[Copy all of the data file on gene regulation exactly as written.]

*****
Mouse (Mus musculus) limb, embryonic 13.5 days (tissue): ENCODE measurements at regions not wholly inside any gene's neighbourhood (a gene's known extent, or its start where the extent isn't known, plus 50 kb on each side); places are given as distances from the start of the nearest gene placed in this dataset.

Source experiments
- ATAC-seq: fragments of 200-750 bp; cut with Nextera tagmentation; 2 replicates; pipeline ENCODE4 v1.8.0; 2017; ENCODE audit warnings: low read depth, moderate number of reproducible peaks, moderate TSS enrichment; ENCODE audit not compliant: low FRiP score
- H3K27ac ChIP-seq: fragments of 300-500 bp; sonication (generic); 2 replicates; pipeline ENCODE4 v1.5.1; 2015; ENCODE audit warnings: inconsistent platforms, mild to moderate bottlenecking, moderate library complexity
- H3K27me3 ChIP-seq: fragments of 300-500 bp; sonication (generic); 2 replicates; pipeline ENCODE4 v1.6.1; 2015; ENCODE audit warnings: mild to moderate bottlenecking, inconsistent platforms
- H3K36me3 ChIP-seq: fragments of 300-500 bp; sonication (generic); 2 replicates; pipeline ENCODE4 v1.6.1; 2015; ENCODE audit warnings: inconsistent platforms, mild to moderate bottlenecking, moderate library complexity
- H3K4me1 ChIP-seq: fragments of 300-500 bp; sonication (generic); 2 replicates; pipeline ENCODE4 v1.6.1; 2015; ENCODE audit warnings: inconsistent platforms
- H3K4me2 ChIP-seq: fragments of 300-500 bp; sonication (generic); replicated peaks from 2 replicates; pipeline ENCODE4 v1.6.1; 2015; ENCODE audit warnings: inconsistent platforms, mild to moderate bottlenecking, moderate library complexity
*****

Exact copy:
Mouse (Mus musculus) limb, embryonic 13.5 days (tissue): ENCODE measurements at regions not wholly inside any gene's neighbourhood (a gene's known extent, or its start where the extent isn't known, plus 50 kb on each side); places are given as distances from the start of the nearest gene placed in this dataset.

Source experiments
- ATAC-seq: fragments of 200-750 bp; cut with Nextera tagmentation; 2 replicates; pipeline ENCODE4 v1.8.0; 2017; ENCODE audit warnings: low read depth, moderate number of reproducible peaks, moderate TSS enrichment; ENCODE audit not compliant: low FRiP score
- H3K27ac ChIP-seq: fragments of 300-500 bp; sonication (generic); 2 replicates; pipeline ENCODE4 v1.5.1; 2015; ENCODE audit warnings: inconsistent platforms, mild to moderate bottlenecking, moderate library complexity
- H3K27me3 ChIP-seq: fragments of 300-500 bp; sonication (generic); 2 replicates; pipeline ENCODE4 v1.6.1; 2015; ENCODE audit warnings: mild to moderate bottlenecking, inconsistent platforms
- H3K36me3 ChIP-seq: fragments of 300-500 bp; sonication (generic); 2 replicates; pipeline ENCODE4 v1.6.1; 2015; ENCODE audit warnings: inconsistent platforms, mild to moderate bottlenecking, moderate library complexity
- H3K4me1 ChIP-seq: fragments of 300-500 bp; sonication (generic); 2 replicates; pipeline ENCODE4 v1.6.1; 2015; ENCODE audit warnings: inconsistent platforms
- H3K4me2 ChIP-seq: fragments of 300-500 bp; sonication (generic); replicated peaks from 2 replicates; pipeline ENCODE4 v1.6.1; 2015; ENCODE audit warnings: inconsistent platforms, mild to moderate bottlenecking, moderate library complexity